Are there recent examples of when mail-in ballots delayed election results?
Even in states where ballots must be received by election day, the process for tallying votes can be slow. The process involves counting by machines with painstaking reviews by election officials to verify the legitimacy of the votes. New York’s Democratic primary election in the 12th Congressional District this past June provides a cautionary tale of how long the process can take. The congressional primaries in New York were held on June 23, and while the majority of the races were determined quickly, the race between incumbent Congresswoman Carolyn Maloney (D-NY) and challenger Suraj Patel took six weeks to finalize with the results not being declared until August 5. The delay was primarily caused by the fact that the election had ten times more votes cast by mail then the typical primary does, and the infrastructure was not in place to handle the massive increase in voting by mail.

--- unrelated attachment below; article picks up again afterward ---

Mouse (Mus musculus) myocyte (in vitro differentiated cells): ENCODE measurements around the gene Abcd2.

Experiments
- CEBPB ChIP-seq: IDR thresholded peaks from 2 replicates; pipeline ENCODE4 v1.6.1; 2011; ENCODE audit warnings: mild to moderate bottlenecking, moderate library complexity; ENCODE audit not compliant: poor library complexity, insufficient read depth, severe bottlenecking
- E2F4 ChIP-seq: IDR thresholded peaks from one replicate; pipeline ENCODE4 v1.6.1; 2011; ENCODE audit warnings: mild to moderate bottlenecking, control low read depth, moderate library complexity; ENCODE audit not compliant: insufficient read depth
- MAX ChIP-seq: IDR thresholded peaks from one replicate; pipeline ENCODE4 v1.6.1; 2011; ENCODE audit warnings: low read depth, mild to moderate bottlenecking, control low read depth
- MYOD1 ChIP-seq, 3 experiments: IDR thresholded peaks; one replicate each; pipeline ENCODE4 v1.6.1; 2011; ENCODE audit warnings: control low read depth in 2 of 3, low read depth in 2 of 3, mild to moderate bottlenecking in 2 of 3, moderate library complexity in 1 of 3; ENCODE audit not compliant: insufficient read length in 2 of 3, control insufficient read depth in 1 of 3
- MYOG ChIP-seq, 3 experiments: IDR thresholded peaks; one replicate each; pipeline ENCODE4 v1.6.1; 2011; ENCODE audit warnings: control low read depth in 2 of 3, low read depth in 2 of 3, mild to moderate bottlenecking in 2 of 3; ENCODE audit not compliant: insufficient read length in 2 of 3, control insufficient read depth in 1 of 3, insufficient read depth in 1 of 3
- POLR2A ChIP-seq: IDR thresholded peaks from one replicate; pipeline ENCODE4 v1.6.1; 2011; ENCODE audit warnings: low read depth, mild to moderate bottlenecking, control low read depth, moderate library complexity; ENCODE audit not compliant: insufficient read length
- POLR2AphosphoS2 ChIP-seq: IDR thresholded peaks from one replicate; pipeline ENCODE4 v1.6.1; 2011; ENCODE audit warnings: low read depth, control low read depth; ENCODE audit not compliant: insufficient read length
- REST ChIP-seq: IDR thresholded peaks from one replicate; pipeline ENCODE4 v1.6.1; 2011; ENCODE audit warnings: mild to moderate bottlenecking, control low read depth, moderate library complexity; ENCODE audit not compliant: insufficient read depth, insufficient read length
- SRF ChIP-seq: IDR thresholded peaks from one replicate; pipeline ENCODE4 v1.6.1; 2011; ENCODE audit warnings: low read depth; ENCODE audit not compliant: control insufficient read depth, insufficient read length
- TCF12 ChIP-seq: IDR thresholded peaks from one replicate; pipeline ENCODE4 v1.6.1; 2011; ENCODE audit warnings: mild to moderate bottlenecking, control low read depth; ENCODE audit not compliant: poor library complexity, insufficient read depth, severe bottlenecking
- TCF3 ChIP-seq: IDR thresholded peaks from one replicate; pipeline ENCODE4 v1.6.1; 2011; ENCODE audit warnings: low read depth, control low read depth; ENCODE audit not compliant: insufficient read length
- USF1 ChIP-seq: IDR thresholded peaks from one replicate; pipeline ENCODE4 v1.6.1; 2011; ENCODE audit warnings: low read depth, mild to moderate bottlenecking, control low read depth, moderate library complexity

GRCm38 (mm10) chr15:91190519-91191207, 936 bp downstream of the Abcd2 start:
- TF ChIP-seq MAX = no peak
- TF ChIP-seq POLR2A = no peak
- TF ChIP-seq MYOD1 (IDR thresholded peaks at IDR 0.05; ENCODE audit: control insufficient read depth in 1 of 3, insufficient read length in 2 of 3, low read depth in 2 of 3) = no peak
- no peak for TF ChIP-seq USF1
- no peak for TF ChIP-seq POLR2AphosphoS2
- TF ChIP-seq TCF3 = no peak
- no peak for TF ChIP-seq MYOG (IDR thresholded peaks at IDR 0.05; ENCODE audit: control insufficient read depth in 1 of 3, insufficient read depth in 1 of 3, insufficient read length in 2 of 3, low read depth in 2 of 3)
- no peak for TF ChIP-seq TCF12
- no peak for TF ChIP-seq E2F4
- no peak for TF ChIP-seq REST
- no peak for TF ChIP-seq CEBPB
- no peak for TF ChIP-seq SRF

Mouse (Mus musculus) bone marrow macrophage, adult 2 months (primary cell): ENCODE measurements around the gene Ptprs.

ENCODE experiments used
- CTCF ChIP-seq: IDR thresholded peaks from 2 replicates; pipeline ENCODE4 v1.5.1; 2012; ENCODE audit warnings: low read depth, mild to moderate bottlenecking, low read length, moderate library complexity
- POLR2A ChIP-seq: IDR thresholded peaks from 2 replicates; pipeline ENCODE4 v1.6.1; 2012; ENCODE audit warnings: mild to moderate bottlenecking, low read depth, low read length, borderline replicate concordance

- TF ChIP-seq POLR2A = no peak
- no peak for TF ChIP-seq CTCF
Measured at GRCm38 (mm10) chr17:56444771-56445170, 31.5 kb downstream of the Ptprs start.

The 2018 Arizona Senate race is another cautionary example. The incumbent senator was winning on election night via votes in person and the mail-in ballots that had been counted by that time, but a week later the race was called for the other candidate (Senator Kyrsten Sinema, who is a Democrat) due to the additional mail-in ballots. Arizona has always leaned heavily toward voting by mail, and 2018 was no different with 78% of ballots cast via mail. This shows that this process can take a long time even in states that are prepared for an onslaught of voting by mail.
Will the increased use of mail-in ballots benefit one candidate or party?